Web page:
In our denomination, we have an ultra-conservative (and ultra-powerful, in many ways) independent newspaper called The Presbyterian Layman. They consider themselves the watchdogs of our church, protecting us from all sorts of heresy and foul behavior. And, maybe I’m just getting this from the name, but it seems as if they’re shielding the church from…err…our own ministers.
I don’t read it. I have a lot of friends who do, but I had to put it down, because it made me feel all irritated. It gave me the same overwhelming frustration I got when I was in second grade and I wanted to punch my older brother (he was in eleventh).
So now I just read it when my friends make the cover. I call them, tell them I’m sorry, and we laugh about all of the mistakes and misinformation that the reporters passed on. If I can mix up some more family metaphors, the newspaper’s like that weird, embarrassing uncle that everyone tries to avoid at the reunion, but then he gets so loud that he’s hard to ignore.
Likewise, the rant rag has gotten more annoying. Maybe it’s because I’ve been in denomination for more years, and so I’m more invested in it. Maybe it’s because I’ve watched my conservative friends get run through the gristmill along with the liberals, and I just don’t think it’s fair. And, of course, there are the wonderful people who are just doing their jobs….
A couple years ago, my dear friend Beth Sentell was engineering a merger between two small churches. To do something like that successfully is no small feat. Often one congregation is simply engulfed by another, but she and a neighboring pastor managed to do the delicate work of uniting two congregations without losing anyone along the way.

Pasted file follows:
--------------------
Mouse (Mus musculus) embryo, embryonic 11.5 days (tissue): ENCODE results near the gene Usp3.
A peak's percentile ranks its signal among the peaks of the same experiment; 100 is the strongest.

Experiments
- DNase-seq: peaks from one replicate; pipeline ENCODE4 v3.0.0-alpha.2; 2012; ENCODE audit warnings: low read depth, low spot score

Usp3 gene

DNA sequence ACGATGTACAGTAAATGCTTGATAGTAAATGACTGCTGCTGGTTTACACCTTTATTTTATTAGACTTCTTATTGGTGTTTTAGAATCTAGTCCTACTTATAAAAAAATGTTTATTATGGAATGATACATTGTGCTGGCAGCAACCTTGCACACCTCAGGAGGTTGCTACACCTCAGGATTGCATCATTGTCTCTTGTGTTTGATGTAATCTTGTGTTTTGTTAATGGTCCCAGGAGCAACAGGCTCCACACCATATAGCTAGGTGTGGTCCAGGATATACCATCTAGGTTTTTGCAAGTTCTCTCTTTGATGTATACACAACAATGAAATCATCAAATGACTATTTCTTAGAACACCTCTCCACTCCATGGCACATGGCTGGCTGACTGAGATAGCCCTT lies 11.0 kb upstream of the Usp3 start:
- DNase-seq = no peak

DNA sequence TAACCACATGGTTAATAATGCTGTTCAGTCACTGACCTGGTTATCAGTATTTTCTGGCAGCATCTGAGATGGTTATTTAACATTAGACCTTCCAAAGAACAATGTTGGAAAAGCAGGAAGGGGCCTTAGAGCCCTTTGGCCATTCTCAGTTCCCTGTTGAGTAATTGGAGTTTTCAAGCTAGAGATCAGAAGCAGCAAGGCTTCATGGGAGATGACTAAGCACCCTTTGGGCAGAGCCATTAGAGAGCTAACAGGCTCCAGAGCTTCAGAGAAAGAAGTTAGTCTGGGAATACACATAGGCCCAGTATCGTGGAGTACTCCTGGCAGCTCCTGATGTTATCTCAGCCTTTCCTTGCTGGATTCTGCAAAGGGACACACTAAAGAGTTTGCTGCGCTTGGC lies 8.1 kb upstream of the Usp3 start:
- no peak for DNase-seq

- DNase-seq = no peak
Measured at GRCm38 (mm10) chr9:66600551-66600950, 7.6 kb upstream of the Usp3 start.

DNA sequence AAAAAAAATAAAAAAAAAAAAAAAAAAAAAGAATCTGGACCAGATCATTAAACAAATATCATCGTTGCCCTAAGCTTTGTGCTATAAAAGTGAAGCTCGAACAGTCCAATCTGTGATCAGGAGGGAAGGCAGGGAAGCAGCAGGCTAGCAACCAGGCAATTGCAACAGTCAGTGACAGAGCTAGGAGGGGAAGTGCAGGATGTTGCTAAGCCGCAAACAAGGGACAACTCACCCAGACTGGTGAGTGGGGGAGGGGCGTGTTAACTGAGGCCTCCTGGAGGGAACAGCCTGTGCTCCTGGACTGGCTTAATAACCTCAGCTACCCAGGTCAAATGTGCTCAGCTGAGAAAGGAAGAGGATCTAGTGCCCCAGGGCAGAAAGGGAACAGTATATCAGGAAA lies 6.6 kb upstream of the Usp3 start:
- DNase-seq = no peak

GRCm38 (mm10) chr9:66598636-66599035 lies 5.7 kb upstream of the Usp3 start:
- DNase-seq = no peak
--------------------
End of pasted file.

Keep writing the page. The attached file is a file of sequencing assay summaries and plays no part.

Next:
And then, of course, there was the issue of property. They didn’t need two buildings any longer, so they put the church up for sale. After months, they got an offer–a really good offer–from an Islamic Community Center. They sold the property, and figured that the matter was settled.
It was, until the Layman decided that the good laws that govern that govern our good nation (namely that you can’t discriminate against people on real estate deals on the basis of religion) weren’t good enough.
They wrote a story, misconstruing the facts. Among other things, they wrote that the congregation had turned down solid offers from other churches in order to sell it to the Muslims. Soon after the story ran, an anti-Islamic blog reprinted it. And so now, when someone does a google search on Beth’s name, all of this stuff comes up….
I’m all for free speech, but shouldn’t free speech be tempered by some sort of responsibility? And, we’re all Christians, right? Shouldn’t that apply to us even more? How long do we put up with this? Is there anything that we can do to defend people whose reputations are ruined by nastiness? Do any other denominations have this sort of thing? What do you do?
I don’t know the people who run the newspaper. Parker Williamson looks like he’s close to retiring. I hope that his way of thinking retires when he does.
The photo’s of my brother, Mark Howard (whom I haven’t wanted to punch in 25 years), shredding up the waves in Hawaii.